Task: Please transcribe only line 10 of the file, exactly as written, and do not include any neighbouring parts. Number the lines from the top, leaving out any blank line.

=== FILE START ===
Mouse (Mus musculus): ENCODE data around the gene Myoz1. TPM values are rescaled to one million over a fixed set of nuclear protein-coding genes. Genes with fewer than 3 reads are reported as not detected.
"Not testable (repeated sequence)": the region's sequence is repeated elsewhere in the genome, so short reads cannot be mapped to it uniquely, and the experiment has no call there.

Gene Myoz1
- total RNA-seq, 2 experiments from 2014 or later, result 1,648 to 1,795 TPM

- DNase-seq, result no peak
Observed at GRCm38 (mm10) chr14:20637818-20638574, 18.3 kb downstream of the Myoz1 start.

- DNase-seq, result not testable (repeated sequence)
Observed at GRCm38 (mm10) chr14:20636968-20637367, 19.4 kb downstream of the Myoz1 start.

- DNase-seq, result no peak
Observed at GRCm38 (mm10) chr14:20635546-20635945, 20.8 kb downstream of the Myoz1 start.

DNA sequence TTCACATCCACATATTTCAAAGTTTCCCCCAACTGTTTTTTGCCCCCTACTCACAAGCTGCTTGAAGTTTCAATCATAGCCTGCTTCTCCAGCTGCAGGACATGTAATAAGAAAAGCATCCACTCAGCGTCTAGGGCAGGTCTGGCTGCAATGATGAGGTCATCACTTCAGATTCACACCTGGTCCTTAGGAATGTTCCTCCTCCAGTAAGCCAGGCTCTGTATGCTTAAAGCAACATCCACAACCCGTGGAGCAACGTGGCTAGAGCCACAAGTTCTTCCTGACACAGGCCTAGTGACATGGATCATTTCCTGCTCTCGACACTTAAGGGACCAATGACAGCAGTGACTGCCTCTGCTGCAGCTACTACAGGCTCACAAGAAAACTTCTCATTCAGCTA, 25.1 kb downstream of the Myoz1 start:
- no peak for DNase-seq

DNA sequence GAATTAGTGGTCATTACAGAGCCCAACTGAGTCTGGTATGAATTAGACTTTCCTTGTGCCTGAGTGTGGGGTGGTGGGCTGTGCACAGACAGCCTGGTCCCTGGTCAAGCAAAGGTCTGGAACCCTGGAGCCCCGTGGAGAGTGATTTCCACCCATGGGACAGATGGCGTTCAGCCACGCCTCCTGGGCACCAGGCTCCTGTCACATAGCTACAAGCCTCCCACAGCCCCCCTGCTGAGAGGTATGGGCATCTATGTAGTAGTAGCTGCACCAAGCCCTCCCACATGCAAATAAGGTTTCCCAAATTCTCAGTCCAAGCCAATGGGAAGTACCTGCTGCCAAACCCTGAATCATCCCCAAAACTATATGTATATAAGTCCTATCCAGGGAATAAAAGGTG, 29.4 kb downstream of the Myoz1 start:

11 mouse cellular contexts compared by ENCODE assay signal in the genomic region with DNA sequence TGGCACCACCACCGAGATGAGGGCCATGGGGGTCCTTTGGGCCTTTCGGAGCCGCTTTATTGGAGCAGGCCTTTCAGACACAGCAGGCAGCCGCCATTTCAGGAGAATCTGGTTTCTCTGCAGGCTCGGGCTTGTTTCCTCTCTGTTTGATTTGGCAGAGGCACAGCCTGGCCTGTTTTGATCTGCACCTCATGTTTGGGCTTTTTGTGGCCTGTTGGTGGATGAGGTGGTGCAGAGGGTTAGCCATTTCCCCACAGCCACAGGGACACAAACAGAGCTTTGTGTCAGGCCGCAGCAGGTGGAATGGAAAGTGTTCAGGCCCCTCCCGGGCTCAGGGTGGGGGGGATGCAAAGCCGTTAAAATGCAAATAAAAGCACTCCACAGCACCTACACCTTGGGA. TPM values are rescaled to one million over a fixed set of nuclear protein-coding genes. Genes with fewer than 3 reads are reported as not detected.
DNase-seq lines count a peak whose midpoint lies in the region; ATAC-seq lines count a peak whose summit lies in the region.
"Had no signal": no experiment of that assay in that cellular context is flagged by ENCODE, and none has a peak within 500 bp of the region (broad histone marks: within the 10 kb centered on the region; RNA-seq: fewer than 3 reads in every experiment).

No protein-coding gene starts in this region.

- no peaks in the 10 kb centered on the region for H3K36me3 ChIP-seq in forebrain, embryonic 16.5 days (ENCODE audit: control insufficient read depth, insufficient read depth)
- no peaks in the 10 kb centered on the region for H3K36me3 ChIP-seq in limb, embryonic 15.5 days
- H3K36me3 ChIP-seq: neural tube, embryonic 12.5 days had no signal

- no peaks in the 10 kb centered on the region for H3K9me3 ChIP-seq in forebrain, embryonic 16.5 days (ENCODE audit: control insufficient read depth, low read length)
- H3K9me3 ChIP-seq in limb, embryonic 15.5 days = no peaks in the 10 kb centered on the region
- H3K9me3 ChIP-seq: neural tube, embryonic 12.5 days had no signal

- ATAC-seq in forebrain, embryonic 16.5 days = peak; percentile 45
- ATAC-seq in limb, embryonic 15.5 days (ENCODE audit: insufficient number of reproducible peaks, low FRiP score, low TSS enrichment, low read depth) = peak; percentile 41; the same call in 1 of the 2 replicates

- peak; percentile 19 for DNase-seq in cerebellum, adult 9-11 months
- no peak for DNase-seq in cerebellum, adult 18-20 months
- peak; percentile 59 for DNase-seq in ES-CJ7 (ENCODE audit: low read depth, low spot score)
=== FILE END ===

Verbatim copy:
Observed at GRCm38 (mm10) chr14:20635546-20635945, 20.8 kb downstream of the Myoz1 start.